On the obverse side of the flag are 34 embroidered stars in the grand luminary design in the canton. On the reverse side is a tricolor of black, red and gold, a German National flag (the black and red fields are comprised of solid pieces of fabric, while the bottom gold field is comprised of four ribbons stitched together horizontally.)
It is unusual to have another national flag in the canton of a US National flag. These were tumultuous times in Europe, with the widespread 'revolutions' of 1848, and the black-red-gold tricolor became the symbol of those advocating a German Republic. Following the disturbances, many Germans emigrated to the United States, and, having lost their bid to establish a republic at home, these immigrants became whole-hearted Americans, and some of them enlisted to preserve our Republic.
|The reverse-side of the canton, a tricolor of |
black, red and gold strips.
|The four ribbon rows used to create the |
yellow strip of the German flag.
"The large German-American population of the North was among the first to rally to the defense of the Union in 1861. In all, over 200,000 of these immigrant Americans would enlist in the Federal armies. Some of them were not only eager volunteers, but distinctly dressed as well. Two New York City German regiments, the 8th and the 20th Volunteer Infantry, wore uniforms reflecting the Germanic tradition of marksmanship and the use of rifles." (*Don Troiani's Regiments & Uniforms of the Civil War (Stackpole Books 2002).
(Learn more at the New York State Military Museum's webpage about the 8th Infantry https://dmna.ny.gov/historic/reghist/civil/infantry/8thInf/8thInfMain.htm )
It may be a bit of a shock to some to recognize the tricolor in the US national flag canton to be the modern German flag--it looks like something from an editorial cartoonist's pen. This flag has a long history, and it has specific meaning. Wikipedia ("Flag_of_Germany") tells us that there have been two tricolors competing to be the German national flag: black-white-red (imperial colors) and the current black-red-gold (republican colors). The black-red-gold flag appeared first in 1778, and was prominent during and after the 1848 revolutions. It was proposed to be the flag of a constitutional monarchy for united Germany. Black-white-red was the imperial flag until the end of World War I. The black-red-gold flag again returned during the Weimar Republic, giving way to the imperial colors during the Nazi regime. Following World War II, the republican design was revived to represent Germany, what we referred to as 'West Germany' during the Cold War. During that time 'East Germany' included a field of 'socialist heraldry', the latter dropped upon reunification in 1990.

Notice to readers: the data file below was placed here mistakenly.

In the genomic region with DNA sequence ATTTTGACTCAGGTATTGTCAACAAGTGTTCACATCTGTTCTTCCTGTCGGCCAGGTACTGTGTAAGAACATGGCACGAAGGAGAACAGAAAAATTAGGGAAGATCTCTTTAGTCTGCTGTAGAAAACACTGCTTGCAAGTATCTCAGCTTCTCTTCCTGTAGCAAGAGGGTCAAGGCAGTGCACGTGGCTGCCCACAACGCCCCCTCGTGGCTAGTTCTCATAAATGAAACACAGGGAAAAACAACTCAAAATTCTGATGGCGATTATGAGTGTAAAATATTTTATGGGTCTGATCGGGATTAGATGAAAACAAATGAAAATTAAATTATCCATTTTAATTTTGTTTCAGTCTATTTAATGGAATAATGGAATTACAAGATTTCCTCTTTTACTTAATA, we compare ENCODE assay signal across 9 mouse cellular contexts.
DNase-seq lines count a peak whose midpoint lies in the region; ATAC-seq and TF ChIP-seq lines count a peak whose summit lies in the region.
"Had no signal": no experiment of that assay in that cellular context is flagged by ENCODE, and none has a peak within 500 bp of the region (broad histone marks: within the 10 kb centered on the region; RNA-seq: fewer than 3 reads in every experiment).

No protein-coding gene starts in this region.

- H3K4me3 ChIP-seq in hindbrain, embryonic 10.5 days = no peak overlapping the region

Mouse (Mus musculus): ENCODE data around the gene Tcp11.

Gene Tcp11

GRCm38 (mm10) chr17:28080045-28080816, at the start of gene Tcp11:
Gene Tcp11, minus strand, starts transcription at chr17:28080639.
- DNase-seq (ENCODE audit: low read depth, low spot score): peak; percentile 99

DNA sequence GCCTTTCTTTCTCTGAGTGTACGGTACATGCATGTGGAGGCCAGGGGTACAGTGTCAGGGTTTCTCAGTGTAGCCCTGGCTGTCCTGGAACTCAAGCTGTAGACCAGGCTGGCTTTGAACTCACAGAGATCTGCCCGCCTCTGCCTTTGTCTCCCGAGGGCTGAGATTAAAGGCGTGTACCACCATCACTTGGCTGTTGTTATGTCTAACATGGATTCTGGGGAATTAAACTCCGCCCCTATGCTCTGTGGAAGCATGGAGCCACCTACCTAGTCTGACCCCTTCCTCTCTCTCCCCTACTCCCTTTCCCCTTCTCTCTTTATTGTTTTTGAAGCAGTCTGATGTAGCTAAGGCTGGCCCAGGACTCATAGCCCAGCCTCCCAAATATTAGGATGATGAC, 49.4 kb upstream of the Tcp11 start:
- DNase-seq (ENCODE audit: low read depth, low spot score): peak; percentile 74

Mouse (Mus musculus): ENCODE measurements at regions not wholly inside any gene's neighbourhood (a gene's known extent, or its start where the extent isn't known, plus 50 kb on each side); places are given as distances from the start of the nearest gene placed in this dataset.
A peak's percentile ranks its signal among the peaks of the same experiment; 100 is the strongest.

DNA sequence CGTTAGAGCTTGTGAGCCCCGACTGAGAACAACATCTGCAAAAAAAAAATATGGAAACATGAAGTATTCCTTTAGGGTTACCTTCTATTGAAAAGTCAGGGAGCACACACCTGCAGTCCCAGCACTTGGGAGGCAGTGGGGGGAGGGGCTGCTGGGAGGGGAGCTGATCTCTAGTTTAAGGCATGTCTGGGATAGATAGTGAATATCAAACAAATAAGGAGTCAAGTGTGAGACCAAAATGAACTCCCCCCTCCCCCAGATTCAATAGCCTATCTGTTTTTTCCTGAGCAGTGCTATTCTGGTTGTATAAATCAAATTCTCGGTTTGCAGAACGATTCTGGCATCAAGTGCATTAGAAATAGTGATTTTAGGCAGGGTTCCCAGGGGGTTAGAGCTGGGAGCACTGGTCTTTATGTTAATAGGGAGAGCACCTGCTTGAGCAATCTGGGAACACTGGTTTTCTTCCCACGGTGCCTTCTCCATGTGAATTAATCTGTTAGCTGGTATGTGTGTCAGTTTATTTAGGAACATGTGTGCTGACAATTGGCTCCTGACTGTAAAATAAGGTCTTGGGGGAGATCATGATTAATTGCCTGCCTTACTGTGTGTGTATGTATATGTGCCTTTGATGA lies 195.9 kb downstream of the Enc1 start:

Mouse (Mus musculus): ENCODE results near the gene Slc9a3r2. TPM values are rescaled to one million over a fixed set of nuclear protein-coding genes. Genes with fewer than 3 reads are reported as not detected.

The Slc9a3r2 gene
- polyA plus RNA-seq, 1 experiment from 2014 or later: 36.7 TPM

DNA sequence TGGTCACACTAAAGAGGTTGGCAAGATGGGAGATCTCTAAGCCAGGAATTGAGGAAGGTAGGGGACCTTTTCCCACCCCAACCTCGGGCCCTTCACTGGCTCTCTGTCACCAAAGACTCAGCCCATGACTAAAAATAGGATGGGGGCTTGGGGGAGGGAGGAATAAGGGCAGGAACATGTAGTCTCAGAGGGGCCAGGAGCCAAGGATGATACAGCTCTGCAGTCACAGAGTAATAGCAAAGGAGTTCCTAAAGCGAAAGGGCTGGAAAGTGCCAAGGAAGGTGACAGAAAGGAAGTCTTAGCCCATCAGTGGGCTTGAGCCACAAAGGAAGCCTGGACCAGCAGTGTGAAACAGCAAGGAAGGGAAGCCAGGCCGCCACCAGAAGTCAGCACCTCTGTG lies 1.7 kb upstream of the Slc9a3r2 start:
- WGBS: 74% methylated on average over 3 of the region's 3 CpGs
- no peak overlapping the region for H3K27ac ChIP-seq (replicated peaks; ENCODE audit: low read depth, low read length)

|The grand luminary star pattern.|
|If you look carefully below the nylon net, |
the star is embroidered as a circle with a
chain-stitch outline, with five-points.
The flag that SAC is treating was made for the 8th NY Volunteer infantry, a regiment composed of the German-Americans. The 8th was referred to as the 1st German Rifles, commanded by Ludwig Blenker. They were issued M1842 Muskets rather than rifles, but still chose to wear the green trim associated with rifle units. They were one of many Union regiments wearing gray in 1861.
After some brief searching and asking around, I have not yet been able to locate any other examples of a flag from a different nation being combined into the US flag for any of the other immigrant troops. There are examples of troops carrying a flag representative of their home nation along with a US flag, but nothing where the 2 flags are combined into 1 flag like this one is. We would be interested in learning more about such flags.